I was going through some old software boxes today and most of the applications fit on a few floppy discs. Windows XP fit easily on a CD (<700MB) and Windows 7 fit on a DVD (<4.3GB) but Windows 10 is just short of 8GB.
     
  10. Mark Holtz

    Mark Holtz New Texan

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    More functionality = more code = bigger file sizes.

    Also, the higher the resolution, the more pixels you have.
     
  11. James Long

    James Long Ready for Uplink! Staff Member Super Moderator

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    I did a lot on a computer with 16k of memory - then upgraded it to 256k and added a floppy drive for storage (when one came available). Now I can't write a two line document without it consuming 4k of hard drive space.
     
  12. harsh

    harsh Beware the Attack Basset

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    How much beyond 4MP is really necessary for the typical consumer?

    You are getting my point though. What used to be relatively efficient and quick to get the job done is now bloated in ways that don't stubtantially improve the user experience. Then there's the downside of all of the monetization and monitoring tools that have been baked in.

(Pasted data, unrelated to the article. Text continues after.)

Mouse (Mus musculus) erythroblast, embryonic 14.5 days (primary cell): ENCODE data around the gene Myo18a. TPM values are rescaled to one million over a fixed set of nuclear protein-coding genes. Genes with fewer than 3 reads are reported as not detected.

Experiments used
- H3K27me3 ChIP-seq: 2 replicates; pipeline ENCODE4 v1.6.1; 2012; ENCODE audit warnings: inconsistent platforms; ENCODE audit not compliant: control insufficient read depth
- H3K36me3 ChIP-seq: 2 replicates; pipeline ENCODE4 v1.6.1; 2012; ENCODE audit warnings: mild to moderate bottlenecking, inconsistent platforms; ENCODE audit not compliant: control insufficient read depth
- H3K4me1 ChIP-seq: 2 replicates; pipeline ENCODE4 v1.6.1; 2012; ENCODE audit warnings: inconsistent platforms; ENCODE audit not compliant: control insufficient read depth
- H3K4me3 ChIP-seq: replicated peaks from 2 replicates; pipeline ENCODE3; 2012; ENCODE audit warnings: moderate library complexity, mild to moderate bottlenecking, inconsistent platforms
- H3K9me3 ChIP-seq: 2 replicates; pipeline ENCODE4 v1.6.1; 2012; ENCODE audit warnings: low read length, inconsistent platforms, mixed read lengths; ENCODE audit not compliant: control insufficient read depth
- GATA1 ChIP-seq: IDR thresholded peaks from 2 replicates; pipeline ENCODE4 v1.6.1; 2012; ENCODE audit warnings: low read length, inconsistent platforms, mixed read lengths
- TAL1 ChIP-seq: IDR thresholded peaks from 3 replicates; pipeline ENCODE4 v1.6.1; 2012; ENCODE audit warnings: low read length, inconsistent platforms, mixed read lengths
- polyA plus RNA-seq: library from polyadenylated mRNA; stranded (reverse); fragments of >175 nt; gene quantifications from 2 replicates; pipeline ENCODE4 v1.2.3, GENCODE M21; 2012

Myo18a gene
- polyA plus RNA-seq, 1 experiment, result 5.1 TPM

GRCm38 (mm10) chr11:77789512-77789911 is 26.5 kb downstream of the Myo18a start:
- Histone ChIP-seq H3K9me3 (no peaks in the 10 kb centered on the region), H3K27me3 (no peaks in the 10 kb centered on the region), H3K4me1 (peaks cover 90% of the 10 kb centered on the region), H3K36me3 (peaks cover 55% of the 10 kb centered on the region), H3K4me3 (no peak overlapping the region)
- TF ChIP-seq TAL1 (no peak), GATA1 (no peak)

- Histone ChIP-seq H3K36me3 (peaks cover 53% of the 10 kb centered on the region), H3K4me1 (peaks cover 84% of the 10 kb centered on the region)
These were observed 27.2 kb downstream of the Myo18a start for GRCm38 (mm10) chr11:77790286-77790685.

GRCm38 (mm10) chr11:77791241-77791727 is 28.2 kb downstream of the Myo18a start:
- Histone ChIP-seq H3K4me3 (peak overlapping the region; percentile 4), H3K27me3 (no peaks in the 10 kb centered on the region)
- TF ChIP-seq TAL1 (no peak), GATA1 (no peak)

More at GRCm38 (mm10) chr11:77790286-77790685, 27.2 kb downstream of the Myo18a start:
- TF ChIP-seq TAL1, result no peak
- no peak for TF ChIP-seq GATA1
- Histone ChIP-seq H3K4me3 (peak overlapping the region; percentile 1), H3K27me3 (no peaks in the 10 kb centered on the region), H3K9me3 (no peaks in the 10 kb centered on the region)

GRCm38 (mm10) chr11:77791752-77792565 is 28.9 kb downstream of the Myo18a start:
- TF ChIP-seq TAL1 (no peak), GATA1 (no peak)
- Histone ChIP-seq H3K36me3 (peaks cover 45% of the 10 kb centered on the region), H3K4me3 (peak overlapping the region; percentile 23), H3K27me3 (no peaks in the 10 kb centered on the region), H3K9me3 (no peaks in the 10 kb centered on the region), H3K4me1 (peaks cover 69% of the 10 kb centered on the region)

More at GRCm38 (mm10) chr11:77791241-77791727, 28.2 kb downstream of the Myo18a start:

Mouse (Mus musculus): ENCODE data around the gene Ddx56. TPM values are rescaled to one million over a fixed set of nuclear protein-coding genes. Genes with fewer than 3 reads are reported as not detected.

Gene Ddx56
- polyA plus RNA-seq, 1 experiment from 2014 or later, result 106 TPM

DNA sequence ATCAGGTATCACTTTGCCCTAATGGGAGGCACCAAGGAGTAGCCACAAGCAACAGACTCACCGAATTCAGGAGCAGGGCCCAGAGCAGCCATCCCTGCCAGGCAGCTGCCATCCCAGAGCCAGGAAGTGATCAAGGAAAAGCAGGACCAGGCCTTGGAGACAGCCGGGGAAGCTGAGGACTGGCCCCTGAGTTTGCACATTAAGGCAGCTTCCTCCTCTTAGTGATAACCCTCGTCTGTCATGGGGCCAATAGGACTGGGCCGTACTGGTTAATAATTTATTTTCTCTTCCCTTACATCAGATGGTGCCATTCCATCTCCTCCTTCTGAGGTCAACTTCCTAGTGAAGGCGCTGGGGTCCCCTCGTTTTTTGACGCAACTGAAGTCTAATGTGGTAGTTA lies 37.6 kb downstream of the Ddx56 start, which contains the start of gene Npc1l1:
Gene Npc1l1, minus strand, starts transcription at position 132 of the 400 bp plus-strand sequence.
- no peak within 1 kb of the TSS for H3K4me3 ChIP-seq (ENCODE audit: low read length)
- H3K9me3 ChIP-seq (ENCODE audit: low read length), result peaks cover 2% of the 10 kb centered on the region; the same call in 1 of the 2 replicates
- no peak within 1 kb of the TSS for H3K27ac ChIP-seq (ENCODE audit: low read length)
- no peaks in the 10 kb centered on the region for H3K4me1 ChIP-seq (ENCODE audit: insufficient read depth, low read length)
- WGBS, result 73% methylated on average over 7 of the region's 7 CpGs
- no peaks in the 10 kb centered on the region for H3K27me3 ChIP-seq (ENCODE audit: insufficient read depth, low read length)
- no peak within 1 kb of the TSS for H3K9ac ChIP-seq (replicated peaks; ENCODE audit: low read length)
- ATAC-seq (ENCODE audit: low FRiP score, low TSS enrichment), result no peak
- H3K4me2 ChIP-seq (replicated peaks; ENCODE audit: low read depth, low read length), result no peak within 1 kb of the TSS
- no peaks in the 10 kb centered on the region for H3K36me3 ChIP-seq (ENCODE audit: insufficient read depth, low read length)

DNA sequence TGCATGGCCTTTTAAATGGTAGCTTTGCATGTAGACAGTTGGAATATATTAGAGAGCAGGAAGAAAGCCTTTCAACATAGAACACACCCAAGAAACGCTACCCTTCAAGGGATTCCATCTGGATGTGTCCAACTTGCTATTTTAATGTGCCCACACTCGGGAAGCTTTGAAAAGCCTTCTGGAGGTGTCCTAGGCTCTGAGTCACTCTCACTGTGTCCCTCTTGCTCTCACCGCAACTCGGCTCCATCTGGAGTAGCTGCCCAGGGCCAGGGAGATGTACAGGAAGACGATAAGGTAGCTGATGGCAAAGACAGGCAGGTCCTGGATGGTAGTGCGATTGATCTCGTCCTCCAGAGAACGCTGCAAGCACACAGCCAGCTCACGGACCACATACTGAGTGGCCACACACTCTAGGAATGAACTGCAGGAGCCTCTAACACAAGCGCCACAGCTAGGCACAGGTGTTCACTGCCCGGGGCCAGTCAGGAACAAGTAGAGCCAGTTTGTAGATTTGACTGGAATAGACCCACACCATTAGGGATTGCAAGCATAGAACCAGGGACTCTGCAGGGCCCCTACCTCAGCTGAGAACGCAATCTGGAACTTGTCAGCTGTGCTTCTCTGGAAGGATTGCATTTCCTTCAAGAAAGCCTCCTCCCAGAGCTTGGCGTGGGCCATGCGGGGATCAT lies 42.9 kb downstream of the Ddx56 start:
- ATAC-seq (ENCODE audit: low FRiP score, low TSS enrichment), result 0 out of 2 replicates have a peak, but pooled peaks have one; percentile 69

13. harsh

    harsh Beware the Attack Basset

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    Part of this stems from the fact that a very large majority of the population has been convinced that the tools they need to use are the ones that are designed for professionals because that's what the people at work use.

    The other part comes from Microsoft's cop-out on UTF where they decided to go with UTF-16 with its minimum two-byte representation (four bytes if necessary) of every character when the rest of the Free World was using UTF 8 which can use from one to four bytes per character as needed. Microsoft also chose to use the BMP format for bitmapped pictures which which, while lossless, embeds an uncompressed version of the image matrix.

    On the Mac side with the default "word processing" application is perhaps Pages and if you look at a Pages document, you'll find that it holds a PDF of the document within the file (presumably for quick preview) among a lot of other metadata.

    Seeing the horror of what they had done, both Word and Pages documents are zip compressed.

    The fascination with XML (and to a lesser extent, JSON) hasn't helped either. They've turned simple data files into a database of human-readable code. And we thought that TeX was incomprehensible:

    TeX - Wikipedia